Bakers Journal

Managing pests

November 15, 2012
By Bill Melville

Offering seasonal favourites, presenting healthier options and changing
ingredient preferences are just some of the consumer demands that are
perpetually moulding the baking industry.

Offering seasonal favourites, presenting healthier options and changing ingredient preferences are just some of the consumer demands that are perpetually moulding the baking industry. However, one priority remains a constant for customers, business owners and health inspectors alike: a pest-free dining experience. The safety of your products hinges, in part, on the quality of your pest-control program.

When it comes to pest control, it is important to implement an integrated pest management (IPM) program – an approach that focuses on proactive sanitation measures to minimize pest attractants such as food and water, as well as facility maintenance to block pests’ access to your building. However, the threat of pest infestations is an unfortunate reality for many bakeries and sweet shops. To combat this threat, the pest management industry is constantly improving older technologies and introducing newer technologies to more efficiently and effectively treat pests that are a primary concern for bakeries.

Electronic reporting, scanning
Imagine scanning a barcode on a trap to determine what pests were caught in a given period of time, or analyzing which pest management equipment (and which areas of your facility) sees the most pest activity. By telling you which traps have the most pest pressures, new technology can help identify activity hot spots.


New technology developments, including electronic reporting and scanning, can provide such customized reports. Available through a web-based program, this new reporting is easier to read and access, and more accurate than handwritten reports. You also can personalize these reports based on your specific needs and predetermined thresholds. Coupled with electronic scanning, electronic reporting, which uses barcodes on pest management equipment, allows you to measure trend data and pest issues over time and thus fine-tune your IPM program.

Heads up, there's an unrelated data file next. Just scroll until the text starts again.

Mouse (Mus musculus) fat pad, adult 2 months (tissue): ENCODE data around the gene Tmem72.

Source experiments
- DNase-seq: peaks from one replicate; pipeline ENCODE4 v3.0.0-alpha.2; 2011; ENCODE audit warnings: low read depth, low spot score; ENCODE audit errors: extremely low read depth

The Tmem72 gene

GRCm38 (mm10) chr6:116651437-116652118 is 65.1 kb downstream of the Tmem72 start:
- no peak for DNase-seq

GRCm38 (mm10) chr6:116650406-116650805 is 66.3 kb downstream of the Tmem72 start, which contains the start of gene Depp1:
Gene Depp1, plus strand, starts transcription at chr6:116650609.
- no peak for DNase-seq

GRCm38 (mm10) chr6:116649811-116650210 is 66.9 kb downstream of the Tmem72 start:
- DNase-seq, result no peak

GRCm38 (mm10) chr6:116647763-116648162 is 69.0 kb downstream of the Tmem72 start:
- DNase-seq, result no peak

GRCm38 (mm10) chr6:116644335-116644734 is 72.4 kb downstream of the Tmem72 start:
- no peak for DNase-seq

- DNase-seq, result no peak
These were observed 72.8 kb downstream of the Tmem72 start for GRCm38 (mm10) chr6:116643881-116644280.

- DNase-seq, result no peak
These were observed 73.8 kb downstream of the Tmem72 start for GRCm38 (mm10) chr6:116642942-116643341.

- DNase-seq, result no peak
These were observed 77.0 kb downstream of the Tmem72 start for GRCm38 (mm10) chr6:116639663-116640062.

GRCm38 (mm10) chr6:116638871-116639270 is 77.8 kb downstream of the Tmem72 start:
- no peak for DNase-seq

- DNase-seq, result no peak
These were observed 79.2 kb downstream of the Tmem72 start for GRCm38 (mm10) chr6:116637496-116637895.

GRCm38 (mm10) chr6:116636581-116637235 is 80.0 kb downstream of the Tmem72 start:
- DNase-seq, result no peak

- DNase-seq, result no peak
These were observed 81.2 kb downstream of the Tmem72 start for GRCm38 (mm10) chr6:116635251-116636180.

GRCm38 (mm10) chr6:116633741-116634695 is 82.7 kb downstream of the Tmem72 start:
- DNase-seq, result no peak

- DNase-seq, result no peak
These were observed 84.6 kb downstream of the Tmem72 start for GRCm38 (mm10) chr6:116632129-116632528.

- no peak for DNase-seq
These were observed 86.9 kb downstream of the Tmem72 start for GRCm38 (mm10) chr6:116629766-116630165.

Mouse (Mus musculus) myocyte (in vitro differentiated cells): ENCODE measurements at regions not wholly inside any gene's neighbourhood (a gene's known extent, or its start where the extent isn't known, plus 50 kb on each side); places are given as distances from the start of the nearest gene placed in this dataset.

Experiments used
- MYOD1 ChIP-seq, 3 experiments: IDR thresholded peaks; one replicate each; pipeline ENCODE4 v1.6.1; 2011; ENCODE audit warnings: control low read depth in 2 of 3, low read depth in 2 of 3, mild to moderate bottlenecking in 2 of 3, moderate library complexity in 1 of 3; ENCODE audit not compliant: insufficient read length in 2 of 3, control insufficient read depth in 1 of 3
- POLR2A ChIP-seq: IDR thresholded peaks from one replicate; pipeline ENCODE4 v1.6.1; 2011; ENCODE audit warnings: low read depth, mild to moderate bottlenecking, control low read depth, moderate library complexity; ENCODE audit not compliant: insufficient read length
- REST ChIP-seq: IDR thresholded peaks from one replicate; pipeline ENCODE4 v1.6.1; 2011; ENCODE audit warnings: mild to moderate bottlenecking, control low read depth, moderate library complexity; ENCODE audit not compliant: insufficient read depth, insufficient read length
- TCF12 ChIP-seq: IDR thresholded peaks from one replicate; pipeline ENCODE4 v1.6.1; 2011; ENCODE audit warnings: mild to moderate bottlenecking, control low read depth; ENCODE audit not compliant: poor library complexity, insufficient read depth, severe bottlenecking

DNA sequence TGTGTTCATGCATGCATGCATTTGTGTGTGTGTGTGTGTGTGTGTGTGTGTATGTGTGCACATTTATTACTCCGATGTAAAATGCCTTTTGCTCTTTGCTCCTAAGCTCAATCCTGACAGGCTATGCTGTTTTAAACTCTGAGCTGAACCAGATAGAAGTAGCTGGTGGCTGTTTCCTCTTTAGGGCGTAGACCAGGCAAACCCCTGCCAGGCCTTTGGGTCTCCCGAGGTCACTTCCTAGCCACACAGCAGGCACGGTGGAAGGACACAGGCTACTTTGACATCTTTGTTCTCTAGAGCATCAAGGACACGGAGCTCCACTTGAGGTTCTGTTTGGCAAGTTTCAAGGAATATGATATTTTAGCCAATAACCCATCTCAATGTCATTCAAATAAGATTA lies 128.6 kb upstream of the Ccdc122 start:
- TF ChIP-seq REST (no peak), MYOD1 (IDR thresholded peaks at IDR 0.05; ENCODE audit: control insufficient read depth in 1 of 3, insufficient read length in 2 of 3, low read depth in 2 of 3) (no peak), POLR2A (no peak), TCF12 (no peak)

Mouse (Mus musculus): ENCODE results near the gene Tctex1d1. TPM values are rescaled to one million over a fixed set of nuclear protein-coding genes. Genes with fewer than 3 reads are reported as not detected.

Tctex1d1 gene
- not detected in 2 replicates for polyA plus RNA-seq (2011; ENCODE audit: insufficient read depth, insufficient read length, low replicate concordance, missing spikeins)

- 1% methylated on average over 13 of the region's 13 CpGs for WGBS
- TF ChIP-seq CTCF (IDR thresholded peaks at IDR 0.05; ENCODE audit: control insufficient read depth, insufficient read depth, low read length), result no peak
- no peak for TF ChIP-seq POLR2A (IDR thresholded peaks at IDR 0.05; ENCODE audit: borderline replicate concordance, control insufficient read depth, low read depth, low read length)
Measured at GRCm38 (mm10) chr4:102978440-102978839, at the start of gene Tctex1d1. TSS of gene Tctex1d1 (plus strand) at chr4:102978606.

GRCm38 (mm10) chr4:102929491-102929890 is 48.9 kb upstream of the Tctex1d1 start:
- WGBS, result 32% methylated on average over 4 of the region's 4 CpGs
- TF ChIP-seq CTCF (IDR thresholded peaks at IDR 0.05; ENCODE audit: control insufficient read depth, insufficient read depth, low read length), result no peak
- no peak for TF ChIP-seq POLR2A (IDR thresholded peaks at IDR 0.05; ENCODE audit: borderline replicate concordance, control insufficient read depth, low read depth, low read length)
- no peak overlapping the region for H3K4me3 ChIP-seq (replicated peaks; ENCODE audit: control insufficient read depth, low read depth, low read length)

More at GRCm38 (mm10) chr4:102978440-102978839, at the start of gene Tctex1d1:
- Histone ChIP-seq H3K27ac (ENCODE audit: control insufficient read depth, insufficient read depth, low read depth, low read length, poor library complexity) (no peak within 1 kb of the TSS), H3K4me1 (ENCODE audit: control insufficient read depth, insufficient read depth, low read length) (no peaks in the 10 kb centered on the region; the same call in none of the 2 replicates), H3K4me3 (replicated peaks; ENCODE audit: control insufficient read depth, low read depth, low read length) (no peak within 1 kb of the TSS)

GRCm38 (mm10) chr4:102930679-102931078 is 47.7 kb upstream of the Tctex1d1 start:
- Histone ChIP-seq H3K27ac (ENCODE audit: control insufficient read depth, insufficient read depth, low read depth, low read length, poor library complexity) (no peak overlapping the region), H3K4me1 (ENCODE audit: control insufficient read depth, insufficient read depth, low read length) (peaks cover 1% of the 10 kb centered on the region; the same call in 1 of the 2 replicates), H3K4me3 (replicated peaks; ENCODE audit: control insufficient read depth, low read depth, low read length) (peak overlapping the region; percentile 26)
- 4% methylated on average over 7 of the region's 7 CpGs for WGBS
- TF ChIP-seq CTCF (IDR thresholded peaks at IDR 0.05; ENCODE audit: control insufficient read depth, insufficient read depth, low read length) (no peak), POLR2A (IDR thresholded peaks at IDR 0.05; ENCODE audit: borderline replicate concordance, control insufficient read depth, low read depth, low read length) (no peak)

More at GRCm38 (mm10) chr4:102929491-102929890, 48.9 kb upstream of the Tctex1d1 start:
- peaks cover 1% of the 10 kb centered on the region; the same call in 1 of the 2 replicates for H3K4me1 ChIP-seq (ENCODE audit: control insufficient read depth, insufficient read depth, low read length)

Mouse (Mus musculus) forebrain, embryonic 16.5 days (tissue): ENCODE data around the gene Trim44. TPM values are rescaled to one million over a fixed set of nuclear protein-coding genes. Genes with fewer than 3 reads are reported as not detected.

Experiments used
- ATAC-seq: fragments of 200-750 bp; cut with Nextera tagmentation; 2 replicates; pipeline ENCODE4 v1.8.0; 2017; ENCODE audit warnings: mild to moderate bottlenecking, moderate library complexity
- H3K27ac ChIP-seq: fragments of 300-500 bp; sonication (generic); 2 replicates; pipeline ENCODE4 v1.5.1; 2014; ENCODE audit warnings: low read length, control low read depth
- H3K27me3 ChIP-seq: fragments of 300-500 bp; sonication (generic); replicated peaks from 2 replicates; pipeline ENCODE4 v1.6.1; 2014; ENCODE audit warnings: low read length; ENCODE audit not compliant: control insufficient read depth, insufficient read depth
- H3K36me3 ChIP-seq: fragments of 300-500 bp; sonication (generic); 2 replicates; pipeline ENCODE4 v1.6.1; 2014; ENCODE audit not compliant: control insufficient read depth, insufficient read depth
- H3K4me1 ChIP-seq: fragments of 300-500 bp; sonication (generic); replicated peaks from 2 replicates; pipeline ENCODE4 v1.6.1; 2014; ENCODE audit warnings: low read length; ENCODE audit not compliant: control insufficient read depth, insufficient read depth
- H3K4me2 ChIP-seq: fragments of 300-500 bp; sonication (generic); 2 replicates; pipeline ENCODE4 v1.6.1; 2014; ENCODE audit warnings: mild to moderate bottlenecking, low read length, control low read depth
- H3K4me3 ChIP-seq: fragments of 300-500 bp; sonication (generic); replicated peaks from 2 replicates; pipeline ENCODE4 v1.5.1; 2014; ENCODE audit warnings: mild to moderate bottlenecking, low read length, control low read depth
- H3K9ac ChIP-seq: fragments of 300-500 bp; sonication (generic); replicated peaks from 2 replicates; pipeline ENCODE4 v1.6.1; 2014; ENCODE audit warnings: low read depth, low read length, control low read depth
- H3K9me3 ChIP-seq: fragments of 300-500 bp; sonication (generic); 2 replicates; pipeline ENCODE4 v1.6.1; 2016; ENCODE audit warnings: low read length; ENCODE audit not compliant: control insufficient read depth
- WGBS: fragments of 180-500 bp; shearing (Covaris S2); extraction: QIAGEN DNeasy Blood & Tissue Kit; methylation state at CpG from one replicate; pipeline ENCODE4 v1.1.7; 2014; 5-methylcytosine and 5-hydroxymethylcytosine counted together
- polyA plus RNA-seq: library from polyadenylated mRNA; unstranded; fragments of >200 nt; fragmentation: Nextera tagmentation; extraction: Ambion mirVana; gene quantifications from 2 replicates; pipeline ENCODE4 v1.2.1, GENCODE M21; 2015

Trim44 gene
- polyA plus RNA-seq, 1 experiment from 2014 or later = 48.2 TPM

In addition, electronic reporting makes it easier to provide reports to others throughout your business. With the ability to digitally archive information, data is available instantly to you and your pest management provider, a useful feature during audits and inspections.

Ultrasonic devices
Ultrasonic devices have helped manage rodents for some time, but recent advancements have increased their effectiveness. Specifically, these tools are becoming increasingly successful in preventing rodent activity around the perimeter of baking facilities.

The devices emit a specific sound frequency and pressure that keeps even the most persistent rodents at bay. Used around the exterior of your facility, they can deter inquisitive rodents before they find a way inside. This technology is very effective, and can provide optimal results when used with traditional baiting programs.

Electronic trap monitors
The frequency with which pest traps are typically checked can vary. In some cases, traps could go a week or longer without being checked – meaning a pest could be caught in a trap without anyone knowing there is an issue, while other pests might have scooted past these traps.

The latest technology in trap monitoring sends a real-time signal to electronically notify you and your pest management professional when a pest is caught. Your pest management provider can then respond immediately to remove the pests, but more importantly, determine if there is additional pest activity and identify and secure entry points. This is particularly helpful in zero-tolerance zones such as your food preparation and processing areas.

These and other emerging technologies can help you manage pest issues quickly and effectively. However, it is important to note that no one technology alone will stop all pest activity. Work with your pest management provider to set up a plan to manage the specific pests in your environment.


Bill Melville is quality assurance director for Orkin Canada. He has 35 years of experience in the industry and is an acknowledged leader in the field of pest management. For more information, e-mail him at or visit .

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